Crested and Gargoyle geckos like resting in foliage and climbing on wood. Dried wood branches angled across a vivarium provide resting and activity areas. Leave plenty of open space and don't over-clutter the tank. Live or artificial plants in combination with wood and bark will provide the security needed to rest in the open and add a decorative element to the display. High relative humidity is needed, crested and gargoyle gecko enclosures need misting one or two times a day. All screen cages are not recommended as they do not retain humidity. High humidity will help your geckos shed properly. A humid hide will also aid your gecko with shedding its skin along with making it feel safe. This leads to less stress and therefore a healthier gecko.

 You can keep one male and several female geckos together. Male geckos may fight, particularly when in the company of females, and should not kept together. 

 Temperatures should be maintained between 70 and  78 degrees Fahrenheit for most of the year. At temperatures of 82 degrees they will become stressed, which could lead to illness, and over 85 could be lethal. During the winter these geckos will tolerate night temperature drops into the 60s. If supplemental heat is needed, the easiest way is a low-wattage heat source on one side of the tank so that the temperature reaches the desired range. One side of the tank should be unheated so that geckos can regulate their body temperature. Turn off lights at night. They do not require UVB light if fed a diet that contains vitamin D3.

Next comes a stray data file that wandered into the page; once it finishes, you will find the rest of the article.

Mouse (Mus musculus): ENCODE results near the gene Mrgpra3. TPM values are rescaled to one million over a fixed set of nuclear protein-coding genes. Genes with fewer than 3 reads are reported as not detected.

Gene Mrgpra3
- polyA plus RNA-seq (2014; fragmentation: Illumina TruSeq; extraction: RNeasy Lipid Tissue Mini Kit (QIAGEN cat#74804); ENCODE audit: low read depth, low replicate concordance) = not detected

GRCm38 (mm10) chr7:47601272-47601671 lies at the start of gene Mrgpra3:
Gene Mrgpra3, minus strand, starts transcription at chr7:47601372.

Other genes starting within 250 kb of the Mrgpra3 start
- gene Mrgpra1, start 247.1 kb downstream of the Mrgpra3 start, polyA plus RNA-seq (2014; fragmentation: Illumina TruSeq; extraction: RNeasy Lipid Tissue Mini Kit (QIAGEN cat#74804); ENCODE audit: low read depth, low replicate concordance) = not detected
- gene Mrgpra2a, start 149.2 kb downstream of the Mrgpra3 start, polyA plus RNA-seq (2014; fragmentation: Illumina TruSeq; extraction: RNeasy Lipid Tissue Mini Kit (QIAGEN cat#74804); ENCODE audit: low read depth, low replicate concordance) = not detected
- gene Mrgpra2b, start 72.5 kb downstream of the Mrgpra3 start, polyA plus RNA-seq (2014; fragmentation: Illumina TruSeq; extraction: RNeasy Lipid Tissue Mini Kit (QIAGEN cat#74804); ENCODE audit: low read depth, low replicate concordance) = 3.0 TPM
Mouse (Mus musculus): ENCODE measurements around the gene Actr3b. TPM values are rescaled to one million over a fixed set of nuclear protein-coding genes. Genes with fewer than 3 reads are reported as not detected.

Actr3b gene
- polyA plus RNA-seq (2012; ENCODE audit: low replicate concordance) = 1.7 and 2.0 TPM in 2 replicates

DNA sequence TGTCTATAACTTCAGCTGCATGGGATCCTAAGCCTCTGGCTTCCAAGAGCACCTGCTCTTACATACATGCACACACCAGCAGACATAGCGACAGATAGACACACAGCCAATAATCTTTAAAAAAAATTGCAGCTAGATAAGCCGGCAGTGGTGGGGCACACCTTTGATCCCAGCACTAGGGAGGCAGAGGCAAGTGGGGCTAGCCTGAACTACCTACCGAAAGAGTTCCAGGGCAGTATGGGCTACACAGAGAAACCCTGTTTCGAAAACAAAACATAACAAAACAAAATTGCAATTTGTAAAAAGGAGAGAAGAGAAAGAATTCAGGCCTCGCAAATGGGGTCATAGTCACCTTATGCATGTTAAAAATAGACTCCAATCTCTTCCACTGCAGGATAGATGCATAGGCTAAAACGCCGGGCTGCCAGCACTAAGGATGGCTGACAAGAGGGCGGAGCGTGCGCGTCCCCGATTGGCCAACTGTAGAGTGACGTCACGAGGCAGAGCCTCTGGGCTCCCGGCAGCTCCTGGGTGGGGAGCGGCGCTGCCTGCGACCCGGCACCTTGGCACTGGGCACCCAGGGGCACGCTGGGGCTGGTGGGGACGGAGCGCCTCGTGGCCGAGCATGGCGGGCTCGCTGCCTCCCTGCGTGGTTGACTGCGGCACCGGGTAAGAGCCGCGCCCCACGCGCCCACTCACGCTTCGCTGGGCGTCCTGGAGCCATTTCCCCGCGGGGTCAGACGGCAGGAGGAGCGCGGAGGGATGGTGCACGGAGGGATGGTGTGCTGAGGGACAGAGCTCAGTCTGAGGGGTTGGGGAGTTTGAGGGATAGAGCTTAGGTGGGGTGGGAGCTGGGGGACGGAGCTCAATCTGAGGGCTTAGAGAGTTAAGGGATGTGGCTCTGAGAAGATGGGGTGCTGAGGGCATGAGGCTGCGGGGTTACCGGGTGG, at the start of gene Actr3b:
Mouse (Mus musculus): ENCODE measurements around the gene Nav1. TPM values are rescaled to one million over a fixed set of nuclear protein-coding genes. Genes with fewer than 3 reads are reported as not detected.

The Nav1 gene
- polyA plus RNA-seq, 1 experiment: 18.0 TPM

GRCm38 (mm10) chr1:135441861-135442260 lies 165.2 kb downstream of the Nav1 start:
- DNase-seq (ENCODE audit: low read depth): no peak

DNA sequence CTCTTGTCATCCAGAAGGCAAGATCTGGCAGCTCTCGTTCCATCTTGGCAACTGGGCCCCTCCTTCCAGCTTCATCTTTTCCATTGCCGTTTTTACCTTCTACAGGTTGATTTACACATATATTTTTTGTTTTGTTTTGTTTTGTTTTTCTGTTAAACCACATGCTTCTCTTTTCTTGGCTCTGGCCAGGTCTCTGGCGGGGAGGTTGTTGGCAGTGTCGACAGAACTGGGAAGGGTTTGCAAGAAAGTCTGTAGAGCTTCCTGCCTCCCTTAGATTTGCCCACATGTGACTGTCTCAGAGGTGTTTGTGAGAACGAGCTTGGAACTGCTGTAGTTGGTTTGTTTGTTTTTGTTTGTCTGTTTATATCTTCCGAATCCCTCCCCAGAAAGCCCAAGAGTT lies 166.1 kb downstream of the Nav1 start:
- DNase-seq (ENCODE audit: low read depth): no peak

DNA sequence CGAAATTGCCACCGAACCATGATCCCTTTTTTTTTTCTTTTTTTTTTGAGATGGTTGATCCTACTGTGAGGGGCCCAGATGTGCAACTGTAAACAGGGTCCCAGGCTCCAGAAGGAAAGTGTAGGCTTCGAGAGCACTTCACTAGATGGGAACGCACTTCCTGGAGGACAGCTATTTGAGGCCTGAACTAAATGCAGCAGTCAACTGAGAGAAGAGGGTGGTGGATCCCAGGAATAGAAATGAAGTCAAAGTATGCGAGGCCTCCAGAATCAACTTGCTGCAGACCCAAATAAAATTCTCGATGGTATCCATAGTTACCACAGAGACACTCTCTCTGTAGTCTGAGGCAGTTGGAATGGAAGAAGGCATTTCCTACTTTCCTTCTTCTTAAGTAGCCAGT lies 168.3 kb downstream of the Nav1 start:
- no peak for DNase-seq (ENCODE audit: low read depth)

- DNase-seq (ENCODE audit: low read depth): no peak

A variety of substrates can be used. Reptile carpet is attractive and easily cleaned. For a more natural look, a peat moss and soil mix that doesn’t contain perlite will work well. Equal parts of coconut fiber and soil is a good choice for growing plants. 

 A complete meal replacement powder mixed with water, like Repashy or Pangea,  is all the food your gecko requires. Leftover food should be removed after 48 hours. Although not necessary, live insects will increase your gecko's growth rate as well as provide mental stimulation from the hunt. Crickets are the best choice and you should select crickets sized equal to the width of the gecko's head or less. All insects must be first given a nutritious powdered diet for at least 8 hours before being fed to your gecko. Simply place the insects in a tub of gut-load diet with a piece of potato or carrot to serve as a source of water. Crickets should be dusted with calcium powder containing vitamin D3. Crickets can be offered 3 times a week as a primary diet or once a week as a treat/supplement to the crested/gargoyle gecko meal replacement diet. Your geckos will drink water from the foliage when you mist their cage. However, a shallow dish of fresh water should be provided at all times. 

 In nature, Crested geckos will usually lose their tails and end up with a tiny pointed tail nub. "Taillessness" is a normal condition of Crested geckos. Gargoyle geckos have the ability to regrow their tails if lost. 

 Newly purchased geckos should not be handled, but first allowed to settle in for 1 to 2 weeks to let them adjust to their new environment and to make sure they are eating regularly. When you start handling your gecko, make handling sessions less than 5 minutes. Baby geckos tend to be flighty.